O'Neal's frustration boils over
He is tired of Pacers playing like 'a very average team,' ponders his future
by Mike Wells
DALLAS -- The Indiana Pacers' inconsistency has started to take its toll on their franchise player.
Forward Jermaine O'Neal spent about 20 minutes inside an empty locker room at the American Airlines Center late Thursday night venting about their 17-16 record.
"We're a very average team right now," O'Neal said. "We're going to be average until we decide as players that we want to win and do the right things we're supposed to do to win. If we don't do it, we're going to mingle around .500, get in the playoffs and then be out."
O'Neal's frustrations boiled over after the Pacers squandered an opportunity to end the Dallas Mavericks' 11-game winning streak Thursday. The Pacers played solid for the first three-plus quarters only to "self destruct" in the final few minutes.
The constant inconsistency has O'Neal thinking about his future with the Pacers. O'Neal, who is averaging a team-high 19.3 points, 10.6 rebounds and 3.2 blocks per game, reiterated his comments made to The Star last summer about playing with the team beyond this season.
"If I can't take this team to another level, I truthfully believe we should go our separate ways at the end of the season," said O'Neal, who added his first choice is to remain with the Pacers. "I'm saying in general, the bottom line is you play to win. If we don't have a system set to win a championship, if we don't have the crew to win a championship, then what are we doing?
"I'm getting to the point, I'm in my 11th year, I don't want to play 82 games and then exit to watch somebody else pop champagne. . . . I'm tired of that. I want to compete for a championship. If we can't do it, that's a whole (different) story."
When asked if he has taken his displeasure to CEO Donnie Walsh and team president Larry Bird, O'Neal said, "It's in the best interest of my team and the city not to comment about that. The bottom line is we win and lose as a team and everybody is responsible for it. The coaching staff all the way down to the players."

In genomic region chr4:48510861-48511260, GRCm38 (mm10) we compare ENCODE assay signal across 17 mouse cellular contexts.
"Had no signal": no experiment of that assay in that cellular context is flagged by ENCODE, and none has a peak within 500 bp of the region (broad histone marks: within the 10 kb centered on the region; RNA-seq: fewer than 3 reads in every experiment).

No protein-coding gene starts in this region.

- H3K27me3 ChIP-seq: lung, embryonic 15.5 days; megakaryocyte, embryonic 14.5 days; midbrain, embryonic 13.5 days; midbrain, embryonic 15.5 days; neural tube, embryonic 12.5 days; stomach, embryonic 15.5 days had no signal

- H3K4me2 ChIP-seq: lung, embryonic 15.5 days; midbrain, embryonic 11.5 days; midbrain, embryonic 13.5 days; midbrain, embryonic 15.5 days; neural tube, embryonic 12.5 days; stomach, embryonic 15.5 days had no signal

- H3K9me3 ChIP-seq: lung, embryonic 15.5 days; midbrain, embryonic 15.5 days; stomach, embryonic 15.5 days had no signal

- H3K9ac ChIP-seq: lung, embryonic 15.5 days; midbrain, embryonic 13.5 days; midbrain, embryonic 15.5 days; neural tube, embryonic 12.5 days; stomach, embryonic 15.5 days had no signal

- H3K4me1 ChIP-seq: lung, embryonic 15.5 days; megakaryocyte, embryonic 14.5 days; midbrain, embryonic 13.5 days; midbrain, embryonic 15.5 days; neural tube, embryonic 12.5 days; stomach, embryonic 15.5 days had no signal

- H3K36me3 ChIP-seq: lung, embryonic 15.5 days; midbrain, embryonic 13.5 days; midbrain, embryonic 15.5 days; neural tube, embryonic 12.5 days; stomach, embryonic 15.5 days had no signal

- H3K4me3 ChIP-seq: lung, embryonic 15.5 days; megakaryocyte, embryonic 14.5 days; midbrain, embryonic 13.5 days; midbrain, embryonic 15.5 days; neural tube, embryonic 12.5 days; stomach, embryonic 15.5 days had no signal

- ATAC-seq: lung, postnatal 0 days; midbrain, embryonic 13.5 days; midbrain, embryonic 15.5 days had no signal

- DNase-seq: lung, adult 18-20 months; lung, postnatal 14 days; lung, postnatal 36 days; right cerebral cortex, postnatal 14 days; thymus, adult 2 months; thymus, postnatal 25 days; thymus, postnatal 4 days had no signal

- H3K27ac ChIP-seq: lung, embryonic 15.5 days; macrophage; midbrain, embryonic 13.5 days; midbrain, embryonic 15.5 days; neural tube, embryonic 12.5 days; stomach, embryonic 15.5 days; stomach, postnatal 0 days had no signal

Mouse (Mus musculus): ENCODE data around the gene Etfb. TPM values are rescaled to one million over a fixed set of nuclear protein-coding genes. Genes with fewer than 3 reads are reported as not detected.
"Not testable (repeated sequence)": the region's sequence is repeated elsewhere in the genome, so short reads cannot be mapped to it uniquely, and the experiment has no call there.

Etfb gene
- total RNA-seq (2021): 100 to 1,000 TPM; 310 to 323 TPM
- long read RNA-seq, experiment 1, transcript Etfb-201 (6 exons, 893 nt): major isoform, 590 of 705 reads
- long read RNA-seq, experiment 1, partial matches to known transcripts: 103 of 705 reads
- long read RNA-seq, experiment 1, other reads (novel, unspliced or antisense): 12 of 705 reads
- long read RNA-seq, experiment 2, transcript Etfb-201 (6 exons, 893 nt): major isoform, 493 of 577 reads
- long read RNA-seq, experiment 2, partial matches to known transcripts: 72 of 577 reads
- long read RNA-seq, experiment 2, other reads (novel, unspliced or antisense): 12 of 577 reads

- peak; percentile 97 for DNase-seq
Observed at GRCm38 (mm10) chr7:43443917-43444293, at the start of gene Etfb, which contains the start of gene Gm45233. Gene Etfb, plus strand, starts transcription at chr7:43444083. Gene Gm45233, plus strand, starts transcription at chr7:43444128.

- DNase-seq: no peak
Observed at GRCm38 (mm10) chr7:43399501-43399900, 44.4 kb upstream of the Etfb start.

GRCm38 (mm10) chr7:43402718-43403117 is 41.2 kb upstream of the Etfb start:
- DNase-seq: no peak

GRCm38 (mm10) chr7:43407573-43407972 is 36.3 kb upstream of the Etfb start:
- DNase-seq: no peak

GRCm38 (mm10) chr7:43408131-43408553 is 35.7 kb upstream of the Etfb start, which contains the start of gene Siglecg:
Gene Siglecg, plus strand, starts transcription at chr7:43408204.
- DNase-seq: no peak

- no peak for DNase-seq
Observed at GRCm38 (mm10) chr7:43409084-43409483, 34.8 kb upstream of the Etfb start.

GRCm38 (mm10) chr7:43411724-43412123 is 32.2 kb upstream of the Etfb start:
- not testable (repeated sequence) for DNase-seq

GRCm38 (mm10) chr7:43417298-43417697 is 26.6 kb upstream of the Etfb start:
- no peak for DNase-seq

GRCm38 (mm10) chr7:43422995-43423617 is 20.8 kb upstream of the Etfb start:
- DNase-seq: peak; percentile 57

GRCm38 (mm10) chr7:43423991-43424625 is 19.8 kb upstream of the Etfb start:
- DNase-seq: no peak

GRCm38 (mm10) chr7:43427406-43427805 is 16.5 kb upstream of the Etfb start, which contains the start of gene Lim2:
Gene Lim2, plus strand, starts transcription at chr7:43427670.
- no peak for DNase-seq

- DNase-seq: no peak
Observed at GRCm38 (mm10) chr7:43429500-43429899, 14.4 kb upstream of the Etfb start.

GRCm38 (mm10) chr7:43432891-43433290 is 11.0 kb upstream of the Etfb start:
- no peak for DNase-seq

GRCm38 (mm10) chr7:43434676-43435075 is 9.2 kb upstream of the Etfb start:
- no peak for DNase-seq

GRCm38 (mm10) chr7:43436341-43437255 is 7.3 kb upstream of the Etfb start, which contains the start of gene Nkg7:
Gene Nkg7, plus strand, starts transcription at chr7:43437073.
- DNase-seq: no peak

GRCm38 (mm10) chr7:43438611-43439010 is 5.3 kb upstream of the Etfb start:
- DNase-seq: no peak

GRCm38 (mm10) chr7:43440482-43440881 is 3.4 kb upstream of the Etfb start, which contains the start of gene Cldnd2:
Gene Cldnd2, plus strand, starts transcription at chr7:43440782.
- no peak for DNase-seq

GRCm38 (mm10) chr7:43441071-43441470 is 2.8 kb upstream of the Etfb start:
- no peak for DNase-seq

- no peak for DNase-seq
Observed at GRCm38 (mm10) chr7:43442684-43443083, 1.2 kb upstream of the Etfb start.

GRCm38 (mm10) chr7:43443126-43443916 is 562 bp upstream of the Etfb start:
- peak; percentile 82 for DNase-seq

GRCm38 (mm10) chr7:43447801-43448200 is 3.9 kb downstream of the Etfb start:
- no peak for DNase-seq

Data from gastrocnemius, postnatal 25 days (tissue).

Walsh, making one of his few road appearances, said he understands O'Neal's frustration.
"I think he's played really well and if the time comes for (talking about O'Neal's future), then that will be the time. We'll see," Walsh said. "I don't like to respond to comments after a tough loss like that. We're going through a difficult part of the season. I'm frustrated, the coaches are frustrated on occasion and the team is frustrated."
The Pacers, who overhauled their roster last summer, have beaten Detroit and Orlando, two of the top teams in the Eastern Conference, twice each this season. It's losses to Boston, Toronto, Seattle and Charlotte that have stopped any talk of them being an elite team in the East.
Tonight, they are at Oklahoma City.
The Pacers' longest losing streak is only three games. They have failed seven times to win three straight games.
"We've proven we can go out and beat the best teams in the East. We've also gone out and proven we can lose to the worst teams in the East," O'Neal said. "What's the solution? I don't know what the solution is. It's frustrating."
The Pacers' rotation has been just as inconsistent as their play on the court. Players are uncertain of their roles on the team. Talk about players having their own personal agenda has started to circulate around the locker room.
"Before the season started, we met with each one of our players and told them what is to be expected of each one of them," Pacers coach Rick Carlisle said. "We coach them and try to do better. We don't always play great. The thing I'm encouraged about is our effort has been really good. We just have to cut down on mistakes."
Call Star reporter Mike Wells at (317) 444-6053.
Copyright 2006 IndyStar.com. All rights reserved